We recruit, train, and coordinate volunteers, typically undergraduate and graduate students, to tutor in education programs in prisons and jails.

Since 2007, we have built connections between universities and local departments of corrections, helping to facilitate meaningful educational programming for incarcerated men and women.

We provide supplemental educational resources to corrections departments at no charge to their facilities. Our enthusiastic, knowledgeable volunteers can work one-on-one with students that need extra assistance, allowing teachers to focus on moving the class forward.  

Our tutors provide individualized assistance and model helpful study habits.  When integrated into existing programs, this supplemental service can significantly improve learning outcomes.

We train our tutors through workshops on adult education, cultural humility, and tutoring skills among other topics. Training is designed to prepare volunteers to be effective tutors as well as to promote dialogue and reflection about the overall tutoring experience.  During trainings, our staff facilitates conversations about the challenges of volunteering in a correctional facility, individual privilege - especially in relation to access to education, and our tutors' work within the context of broader criminal justice and public education issues in the United States.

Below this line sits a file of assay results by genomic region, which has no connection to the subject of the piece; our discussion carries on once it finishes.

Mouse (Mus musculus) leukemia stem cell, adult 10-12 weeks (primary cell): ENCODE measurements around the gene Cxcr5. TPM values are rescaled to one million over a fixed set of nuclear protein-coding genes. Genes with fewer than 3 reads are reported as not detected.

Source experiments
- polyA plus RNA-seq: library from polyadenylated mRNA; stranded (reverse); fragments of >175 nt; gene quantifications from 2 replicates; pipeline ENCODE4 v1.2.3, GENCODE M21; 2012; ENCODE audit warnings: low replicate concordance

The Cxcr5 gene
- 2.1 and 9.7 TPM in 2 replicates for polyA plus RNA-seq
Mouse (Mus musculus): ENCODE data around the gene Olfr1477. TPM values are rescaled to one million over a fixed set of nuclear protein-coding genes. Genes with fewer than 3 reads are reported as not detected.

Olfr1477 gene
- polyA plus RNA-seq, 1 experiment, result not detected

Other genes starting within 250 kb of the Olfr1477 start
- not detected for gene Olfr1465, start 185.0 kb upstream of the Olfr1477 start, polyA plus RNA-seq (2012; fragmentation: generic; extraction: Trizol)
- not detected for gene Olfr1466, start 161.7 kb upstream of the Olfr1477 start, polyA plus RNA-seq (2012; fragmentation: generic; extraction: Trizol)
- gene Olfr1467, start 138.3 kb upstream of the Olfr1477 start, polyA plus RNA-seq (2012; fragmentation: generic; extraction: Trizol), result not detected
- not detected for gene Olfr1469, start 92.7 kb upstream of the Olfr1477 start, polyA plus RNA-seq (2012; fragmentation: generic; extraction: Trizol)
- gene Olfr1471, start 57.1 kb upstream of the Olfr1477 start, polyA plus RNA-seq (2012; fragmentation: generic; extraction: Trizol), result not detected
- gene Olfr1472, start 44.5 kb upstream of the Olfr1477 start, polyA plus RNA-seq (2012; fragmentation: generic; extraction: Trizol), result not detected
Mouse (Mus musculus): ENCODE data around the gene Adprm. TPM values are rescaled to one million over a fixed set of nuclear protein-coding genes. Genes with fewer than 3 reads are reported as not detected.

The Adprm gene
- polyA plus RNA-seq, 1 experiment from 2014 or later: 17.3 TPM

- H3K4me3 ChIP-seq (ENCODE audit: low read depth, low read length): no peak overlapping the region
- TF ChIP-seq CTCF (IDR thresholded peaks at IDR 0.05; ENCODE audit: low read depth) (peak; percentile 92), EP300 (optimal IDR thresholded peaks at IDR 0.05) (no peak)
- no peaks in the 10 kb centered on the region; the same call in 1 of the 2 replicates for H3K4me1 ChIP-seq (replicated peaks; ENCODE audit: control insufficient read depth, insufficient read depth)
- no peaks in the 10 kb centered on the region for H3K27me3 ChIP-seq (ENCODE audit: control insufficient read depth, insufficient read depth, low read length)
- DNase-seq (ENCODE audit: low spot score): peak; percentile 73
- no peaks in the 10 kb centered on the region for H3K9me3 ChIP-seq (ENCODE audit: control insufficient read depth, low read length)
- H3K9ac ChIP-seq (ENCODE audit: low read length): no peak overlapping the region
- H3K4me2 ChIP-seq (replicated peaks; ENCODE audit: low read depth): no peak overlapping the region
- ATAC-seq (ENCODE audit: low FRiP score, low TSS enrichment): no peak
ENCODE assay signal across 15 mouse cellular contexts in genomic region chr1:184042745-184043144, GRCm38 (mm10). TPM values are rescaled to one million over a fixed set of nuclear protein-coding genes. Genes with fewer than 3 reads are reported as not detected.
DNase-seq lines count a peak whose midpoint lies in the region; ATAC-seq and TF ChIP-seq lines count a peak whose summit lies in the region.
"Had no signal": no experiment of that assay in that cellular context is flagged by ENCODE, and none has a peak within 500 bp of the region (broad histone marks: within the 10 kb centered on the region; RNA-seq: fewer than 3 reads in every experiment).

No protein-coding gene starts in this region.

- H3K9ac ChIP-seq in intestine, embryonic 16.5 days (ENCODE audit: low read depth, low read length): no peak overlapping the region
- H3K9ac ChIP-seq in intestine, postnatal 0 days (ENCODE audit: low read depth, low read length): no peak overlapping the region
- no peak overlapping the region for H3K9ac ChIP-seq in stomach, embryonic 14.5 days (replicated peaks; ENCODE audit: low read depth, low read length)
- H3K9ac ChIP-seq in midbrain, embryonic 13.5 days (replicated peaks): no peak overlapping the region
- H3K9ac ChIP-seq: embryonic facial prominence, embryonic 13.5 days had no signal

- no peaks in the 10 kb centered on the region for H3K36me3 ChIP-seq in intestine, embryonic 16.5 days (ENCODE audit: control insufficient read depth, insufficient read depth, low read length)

For more information on our program sites, please visit our program-specific pages.


The most incredible part of the program was how it brought me into a world so close to home and yet so foreign. Reflecting now on my last four years at Princeton, I am surprised at the few times I was able to genuinely engage with the deep social problems that exist in our surrounding community. However, through the Petey Greene Program, I learned a tremendous amount in a very short time about the nature of incarceration in New Jersey and about the challenges and opportunities for prison education and re-entry programs.
— Henry Barmeier, Princeton ’10 and a Rhodes Scholar